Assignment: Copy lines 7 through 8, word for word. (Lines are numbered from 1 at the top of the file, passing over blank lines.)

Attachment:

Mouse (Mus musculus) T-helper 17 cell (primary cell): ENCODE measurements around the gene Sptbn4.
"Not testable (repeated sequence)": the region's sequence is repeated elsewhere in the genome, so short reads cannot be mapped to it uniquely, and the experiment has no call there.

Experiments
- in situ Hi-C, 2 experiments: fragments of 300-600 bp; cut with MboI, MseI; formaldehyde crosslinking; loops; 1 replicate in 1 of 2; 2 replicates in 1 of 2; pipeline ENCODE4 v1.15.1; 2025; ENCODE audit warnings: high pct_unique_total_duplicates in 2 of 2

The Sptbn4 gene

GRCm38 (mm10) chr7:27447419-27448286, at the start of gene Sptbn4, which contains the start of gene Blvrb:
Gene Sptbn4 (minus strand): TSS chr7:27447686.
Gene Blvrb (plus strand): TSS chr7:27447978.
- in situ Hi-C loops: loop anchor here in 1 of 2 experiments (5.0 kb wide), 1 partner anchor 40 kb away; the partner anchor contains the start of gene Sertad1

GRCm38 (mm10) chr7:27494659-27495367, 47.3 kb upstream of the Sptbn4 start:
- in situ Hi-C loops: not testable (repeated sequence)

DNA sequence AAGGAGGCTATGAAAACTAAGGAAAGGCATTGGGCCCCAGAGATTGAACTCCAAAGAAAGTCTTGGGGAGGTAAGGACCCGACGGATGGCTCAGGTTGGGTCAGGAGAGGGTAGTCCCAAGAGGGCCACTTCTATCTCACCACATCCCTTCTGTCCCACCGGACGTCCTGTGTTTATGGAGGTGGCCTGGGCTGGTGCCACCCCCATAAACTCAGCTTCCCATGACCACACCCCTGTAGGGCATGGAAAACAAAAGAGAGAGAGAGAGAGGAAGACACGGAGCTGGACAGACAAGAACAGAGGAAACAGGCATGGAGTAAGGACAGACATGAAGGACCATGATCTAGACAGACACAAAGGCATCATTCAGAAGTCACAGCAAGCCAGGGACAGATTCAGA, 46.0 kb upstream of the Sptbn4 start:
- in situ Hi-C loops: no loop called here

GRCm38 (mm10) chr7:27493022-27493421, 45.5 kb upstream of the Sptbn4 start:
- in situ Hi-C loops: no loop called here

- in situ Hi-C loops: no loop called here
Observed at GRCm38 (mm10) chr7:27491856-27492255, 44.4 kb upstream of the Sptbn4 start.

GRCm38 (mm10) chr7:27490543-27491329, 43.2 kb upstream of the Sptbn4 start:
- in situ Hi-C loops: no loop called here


Gene Sptbn4 (minus strand): TSS chr7:27447686.
Gene Blvrb (plus strand): TSS chr7:27447978.